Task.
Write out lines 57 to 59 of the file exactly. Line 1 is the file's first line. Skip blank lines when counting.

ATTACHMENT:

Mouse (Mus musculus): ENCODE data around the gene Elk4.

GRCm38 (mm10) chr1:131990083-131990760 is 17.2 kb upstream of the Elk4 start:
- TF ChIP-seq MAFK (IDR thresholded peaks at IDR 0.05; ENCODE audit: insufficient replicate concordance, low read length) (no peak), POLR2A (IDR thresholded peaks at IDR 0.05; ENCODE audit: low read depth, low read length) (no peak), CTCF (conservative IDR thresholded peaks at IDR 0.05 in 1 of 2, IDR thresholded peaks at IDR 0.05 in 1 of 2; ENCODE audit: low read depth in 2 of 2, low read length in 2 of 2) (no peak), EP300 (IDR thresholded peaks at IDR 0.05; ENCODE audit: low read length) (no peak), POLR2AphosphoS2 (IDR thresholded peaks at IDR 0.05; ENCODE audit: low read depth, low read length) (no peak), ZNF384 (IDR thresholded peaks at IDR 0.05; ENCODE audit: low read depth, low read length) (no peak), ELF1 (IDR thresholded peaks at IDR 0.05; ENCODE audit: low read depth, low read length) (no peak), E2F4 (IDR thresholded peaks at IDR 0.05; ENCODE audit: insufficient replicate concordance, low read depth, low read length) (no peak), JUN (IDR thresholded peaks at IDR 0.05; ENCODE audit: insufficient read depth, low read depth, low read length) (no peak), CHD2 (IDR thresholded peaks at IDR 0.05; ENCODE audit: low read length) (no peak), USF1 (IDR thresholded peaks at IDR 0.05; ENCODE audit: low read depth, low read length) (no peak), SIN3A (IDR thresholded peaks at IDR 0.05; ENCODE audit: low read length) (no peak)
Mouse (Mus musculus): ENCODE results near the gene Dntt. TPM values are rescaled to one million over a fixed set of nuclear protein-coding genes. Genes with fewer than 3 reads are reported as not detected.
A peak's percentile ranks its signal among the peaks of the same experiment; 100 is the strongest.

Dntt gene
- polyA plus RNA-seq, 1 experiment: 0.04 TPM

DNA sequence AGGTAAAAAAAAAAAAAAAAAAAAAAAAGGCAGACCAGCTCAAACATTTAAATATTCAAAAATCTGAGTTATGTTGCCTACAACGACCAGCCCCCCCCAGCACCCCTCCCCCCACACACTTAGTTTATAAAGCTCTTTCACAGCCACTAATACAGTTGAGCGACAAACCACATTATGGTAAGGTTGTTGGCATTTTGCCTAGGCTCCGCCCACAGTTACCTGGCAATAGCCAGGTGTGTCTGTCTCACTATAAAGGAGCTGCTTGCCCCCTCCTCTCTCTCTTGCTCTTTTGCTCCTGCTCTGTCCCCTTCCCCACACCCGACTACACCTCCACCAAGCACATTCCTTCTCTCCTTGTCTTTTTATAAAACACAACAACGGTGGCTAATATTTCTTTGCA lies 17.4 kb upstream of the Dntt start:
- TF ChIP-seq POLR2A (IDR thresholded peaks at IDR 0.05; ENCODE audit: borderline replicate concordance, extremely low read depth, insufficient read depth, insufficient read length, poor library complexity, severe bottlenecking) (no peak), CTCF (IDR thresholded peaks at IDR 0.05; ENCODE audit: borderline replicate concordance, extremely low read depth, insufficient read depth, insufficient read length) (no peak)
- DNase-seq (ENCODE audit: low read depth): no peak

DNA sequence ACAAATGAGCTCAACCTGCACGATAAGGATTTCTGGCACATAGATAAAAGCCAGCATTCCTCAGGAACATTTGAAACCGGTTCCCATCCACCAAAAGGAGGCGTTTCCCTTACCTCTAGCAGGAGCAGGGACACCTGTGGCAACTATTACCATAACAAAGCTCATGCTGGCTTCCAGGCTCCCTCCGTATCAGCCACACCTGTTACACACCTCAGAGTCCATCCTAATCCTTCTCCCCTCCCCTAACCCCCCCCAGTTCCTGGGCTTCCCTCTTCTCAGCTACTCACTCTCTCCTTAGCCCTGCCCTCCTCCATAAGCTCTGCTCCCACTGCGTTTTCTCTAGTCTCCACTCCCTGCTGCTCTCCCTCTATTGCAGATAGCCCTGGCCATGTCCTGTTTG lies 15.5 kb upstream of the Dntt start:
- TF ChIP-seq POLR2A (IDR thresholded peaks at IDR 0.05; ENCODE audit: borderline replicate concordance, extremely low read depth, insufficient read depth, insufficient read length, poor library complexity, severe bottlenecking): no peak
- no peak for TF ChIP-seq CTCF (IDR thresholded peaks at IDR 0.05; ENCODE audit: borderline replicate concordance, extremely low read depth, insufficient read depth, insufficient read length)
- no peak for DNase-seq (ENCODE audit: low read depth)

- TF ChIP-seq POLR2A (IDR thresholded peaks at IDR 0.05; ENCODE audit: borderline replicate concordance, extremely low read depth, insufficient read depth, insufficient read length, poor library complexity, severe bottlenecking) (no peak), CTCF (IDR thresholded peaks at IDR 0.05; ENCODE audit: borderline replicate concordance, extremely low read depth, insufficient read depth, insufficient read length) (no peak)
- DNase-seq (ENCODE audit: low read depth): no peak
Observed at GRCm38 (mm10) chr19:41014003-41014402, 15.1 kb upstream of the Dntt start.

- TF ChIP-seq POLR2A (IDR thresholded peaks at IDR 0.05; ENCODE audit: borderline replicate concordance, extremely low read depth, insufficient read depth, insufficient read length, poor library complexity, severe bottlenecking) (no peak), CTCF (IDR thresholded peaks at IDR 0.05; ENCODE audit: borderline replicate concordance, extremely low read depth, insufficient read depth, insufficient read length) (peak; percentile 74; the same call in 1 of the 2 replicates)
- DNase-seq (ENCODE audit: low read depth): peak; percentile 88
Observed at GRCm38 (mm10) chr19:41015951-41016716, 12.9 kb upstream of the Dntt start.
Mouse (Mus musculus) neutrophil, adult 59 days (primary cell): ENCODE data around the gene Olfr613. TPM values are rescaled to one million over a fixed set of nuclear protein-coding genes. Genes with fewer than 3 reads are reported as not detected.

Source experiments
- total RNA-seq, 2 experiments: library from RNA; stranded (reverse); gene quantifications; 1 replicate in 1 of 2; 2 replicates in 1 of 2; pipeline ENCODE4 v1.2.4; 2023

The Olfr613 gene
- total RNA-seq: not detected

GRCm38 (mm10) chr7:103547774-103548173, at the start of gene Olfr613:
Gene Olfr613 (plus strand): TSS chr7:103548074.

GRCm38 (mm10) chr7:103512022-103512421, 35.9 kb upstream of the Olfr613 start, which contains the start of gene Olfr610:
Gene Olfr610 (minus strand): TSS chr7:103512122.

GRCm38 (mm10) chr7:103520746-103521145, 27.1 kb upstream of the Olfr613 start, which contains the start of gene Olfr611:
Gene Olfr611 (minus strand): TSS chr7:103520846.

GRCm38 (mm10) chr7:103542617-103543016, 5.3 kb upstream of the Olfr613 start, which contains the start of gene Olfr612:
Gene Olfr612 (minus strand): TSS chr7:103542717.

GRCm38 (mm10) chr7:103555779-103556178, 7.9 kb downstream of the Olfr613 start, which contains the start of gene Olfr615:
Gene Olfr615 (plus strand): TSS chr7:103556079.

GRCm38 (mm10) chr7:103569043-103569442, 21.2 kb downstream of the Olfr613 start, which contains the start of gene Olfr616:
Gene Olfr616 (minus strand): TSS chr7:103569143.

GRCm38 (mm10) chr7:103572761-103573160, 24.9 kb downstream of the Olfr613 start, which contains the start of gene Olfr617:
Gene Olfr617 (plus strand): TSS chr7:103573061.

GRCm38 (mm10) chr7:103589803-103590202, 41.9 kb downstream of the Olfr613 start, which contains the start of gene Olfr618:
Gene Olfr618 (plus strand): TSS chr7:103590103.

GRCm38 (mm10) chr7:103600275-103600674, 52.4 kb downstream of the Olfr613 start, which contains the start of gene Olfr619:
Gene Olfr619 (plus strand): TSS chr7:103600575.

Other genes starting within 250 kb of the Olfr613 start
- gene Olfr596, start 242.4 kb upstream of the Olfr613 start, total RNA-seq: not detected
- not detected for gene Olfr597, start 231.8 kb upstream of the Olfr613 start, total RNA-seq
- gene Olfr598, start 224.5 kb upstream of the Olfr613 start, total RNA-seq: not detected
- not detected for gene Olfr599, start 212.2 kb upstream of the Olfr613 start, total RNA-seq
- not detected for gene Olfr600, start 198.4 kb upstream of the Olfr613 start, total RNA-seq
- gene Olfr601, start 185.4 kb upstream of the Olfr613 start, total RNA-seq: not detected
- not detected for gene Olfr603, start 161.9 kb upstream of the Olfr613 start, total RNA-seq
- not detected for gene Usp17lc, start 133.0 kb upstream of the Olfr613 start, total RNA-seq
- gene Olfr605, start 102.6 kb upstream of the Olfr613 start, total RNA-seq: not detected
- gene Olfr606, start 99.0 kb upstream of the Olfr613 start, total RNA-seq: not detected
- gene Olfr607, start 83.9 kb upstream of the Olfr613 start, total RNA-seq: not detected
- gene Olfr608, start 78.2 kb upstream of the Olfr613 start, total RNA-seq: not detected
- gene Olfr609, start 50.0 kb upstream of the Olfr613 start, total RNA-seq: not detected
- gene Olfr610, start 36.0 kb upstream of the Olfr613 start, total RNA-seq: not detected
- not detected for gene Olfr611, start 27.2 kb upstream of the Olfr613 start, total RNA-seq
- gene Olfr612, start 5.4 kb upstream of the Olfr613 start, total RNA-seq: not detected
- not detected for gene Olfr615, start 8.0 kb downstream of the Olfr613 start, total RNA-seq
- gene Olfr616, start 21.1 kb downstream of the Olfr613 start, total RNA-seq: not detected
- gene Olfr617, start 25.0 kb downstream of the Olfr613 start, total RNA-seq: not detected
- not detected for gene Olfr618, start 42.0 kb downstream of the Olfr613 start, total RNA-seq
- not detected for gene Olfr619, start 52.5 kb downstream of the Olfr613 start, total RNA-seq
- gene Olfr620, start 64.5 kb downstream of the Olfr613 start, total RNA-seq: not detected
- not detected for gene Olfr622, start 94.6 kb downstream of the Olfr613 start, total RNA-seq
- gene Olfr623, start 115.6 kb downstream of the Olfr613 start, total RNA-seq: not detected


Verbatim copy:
- gene Olfr609, start 50.0 kb upstream of the Olfr613 start, total RNA-seq: not detected
- gene Olfr610, start 36.0 kb upstream of the Olfr613 start, total RNA-seq: not detected
- not detected for gene Olfr611, start 27.2 kb upstream of the Olfr613 start, total RNA-seq